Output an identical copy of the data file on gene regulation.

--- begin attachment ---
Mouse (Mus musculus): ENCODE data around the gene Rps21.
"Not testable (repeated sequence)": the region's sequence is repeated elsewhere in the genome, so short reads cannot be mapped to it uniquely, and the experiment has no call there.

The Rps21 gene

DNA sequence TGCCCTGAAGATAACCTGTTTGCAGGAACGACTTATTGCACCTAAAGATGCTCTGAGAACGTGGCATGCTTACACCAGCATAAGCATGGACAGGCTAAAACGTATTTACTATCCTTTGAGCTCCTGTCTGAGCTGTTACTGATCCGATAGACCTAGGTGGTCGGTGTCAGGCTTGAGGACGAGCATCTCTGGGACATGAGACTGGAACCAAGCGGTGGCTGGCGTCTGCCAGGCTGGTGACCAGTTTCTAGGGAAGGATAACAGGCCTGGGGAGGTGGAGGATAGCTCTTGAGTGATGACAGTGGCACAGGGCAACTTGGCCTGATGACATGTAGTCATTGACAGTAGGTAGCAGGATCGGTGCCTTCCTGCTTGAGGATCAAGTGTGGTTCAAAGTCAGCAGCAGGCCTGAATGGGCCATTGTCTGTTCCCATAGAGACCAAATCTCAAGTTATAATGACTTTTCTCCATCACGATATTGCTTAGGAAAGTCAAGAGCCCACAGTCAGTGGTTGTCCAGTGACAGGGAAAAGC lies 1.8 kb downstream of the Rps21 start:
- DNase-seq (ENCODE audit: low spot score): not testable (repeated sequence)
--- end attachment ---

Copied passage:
Mouse (Mus musculus): ENCODE data around the gene Rps21.
"Not testable (repeated sequence)": the region's sequence is repeated elsewhere in the genome, so short reads cannot be mapped to it uniquely, and the experiment has no call there.

The Rps21 gene

DNA sequence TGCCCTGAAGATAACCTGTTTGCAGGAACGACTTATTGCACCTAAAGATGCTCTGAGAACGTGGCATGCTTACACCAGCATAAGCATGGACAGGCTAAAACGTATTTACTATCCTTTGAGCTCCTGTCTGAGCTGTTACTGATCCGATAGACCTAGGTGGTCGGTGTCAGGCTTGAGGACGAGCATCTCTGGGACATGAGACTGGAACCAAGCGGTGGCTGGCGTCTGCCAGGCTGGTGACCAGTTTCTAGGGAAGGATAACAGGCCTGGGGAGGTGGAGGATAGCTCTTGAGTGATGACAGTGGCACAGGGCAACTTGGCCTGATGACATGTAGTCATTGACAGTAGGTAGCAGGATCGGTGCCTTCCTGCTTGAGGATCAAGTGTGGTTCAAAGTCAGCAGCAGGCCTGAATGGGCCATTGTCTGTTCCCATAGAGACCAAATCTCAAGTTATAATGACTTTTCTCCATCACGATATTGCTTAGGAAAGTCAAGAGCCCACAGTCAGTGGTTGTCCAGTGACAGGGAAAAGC lies 1.8 kb downstream of the Rps21 start:
- DNase-seq (ENCODE audit: low spot score): not testable (repeated sequence)